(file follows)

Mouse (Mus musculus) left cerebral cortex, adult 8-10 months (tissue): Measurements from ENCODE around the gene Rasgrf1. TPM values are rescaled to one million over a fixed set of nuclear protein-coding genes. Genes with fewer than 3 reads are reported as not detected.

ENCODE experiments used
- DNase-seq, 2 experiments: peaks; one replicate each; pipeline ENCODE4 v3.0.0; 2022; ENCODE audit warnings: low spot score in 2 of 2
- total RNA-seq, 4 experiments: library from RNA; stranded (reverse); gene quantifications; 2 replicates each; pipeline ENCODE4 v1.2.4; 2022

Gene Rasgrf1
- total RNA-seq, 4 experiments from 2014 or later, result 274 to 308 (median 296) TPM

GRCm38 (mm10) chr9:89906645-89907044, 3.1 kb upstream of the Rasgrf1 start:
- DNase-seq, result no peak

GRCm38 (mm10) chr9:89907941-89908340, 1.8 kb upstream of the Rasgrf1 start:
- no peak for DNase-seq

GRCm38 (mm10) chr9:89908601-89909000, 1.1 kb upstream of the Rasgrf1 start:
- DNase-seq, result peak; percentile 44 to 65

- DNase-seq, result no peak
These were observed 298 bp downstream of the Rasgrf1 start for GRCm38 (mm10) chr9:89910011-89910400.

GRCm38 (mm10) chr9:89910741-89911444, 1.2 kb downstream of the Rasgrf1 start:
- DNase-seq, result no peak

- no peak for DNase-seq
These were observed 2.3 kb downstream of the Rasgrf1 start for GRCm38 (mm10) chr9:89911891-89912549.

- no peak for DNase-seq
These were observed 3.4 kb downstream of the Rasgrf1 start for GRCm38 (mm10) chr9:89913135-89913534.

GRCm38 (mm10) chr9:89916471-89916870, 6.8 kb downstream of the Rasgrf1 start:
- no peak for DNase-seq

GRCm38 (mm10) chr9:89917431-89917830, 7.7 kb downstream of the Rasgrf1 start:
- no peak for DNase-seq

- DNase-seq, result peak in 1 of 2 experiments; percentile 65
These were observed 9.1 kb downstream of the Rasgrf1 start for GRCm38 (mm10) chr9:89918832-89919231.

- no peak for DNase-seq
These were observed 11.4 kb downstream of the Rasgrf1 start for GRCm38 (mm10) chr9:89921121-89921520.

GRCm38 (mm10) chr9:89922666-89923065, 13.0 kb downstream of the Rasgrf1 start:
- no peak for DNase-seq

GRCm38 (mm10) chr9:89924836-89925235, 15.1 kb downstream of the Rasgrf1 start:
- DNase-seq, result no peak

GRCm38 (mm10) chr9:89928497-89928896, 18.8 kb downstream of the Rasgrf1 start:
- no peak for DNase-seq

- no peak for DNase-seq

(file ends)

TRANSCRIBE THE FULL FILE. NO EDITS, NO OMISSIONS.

Mouse (Mus musculus) left cerebral cortex, adult 8-10 months (tissue): Measurements from ENCODE around the gene Rasgrf1. TPM values are rescaled to one million over a fixed set of nuclear protein-coding genes. Genes with fewer than 3 reads are reported as not detected.

ENCODE experiments used
- DNase-seq, 2 experiments: peaks; one replicate each; pipeline ENCODE4 v3.0.0; 2022; ENCODE audit warnings: low spot score in 2 of 2
- total RNA-seq, 4 experiments: library from RNA; stranded (reverse); gene quantifications; 2 replicates each; pipeline ENCODE4 v1.2.4; 2022

Gene Rasgrf1
- total RNA-seq, 4 experiments from 2014 or later, result 274 to 308 (median 296) TPM

GRCm38 (mm10) chr9:89906645-89907044, 3.1 kb upstream of the Rasgrf1 start:
- DNase-seq, result no peak

GRCm38 (mm10) chr9:89907941-89908340, 1.8 kb upstream of the Rasgrf1 start:
- no peak for DNase-seq

GRCm38 (mm10) chr9:89908601-89909000, 1.1 kb upstream of the Rasgrf1 start:
- DNase-seq, result peak; percentile 44 to 65

- DNase-seq, result no peak
These were observed 298 bp downstream of the Rasgrf1 start for GRCm38 (mm10) chr9:89910011-89910400.

GRCm38 (mm10) chr9:89910741-89911444, 1.2 kb downstream of the Rasgrf1 start:
- DNase-seq, result no peak

- no peak for DNase-seq
These were observed 2.3 kb downstream of the Rasgrf1 start for GRCm38 (mm10) chr9:89911891-89912549.

- no peak for DNase-seq
These were observed 3.4 kb downstream of the Rasgrf1 start for GRCm38 (mm10) chr9:89913135-89913534.

GRCm38 (mm10) chr9:89916471-89916870, 6.8 kb downstream of the Rasgrf1 start:
- no peak for DNase-seq

GRCm38 (mm10) chr9:89917431-89917830, 7.7 kb downstream of the Rasgrf1 start:
- no peak for DNase-seq

- DNase-seq, result peak in 1 of 2 experiments; percentile 65
These were observed 9.1 kb downstream of the Rasgrf1 start for GRCm38 (mm10) chr9:89918832-89919231.

- no peak for DNase-seq
These were observed 11.4 kb downstream of the Rasgrf1 start for GRCm38 (mm10) chr9:89921121-89921520.

GRCm38 (mm10) chr9:89922666-89923065, 13.0 kb downstream of the Rasgrf1 start:
- no peak for DNase-seq

GRCm38 (mm10) chr9:89924836-89925235, 15.1 kb downstream of the Rasgrf1 start:
- DNase-seq, result no peak

GRCm38 (mm10) chr9:89928497-89928896, 18.8 kb downstream of the Rasgrf1 start:
- no peak for DNase-seq

- no peak for DNase-seq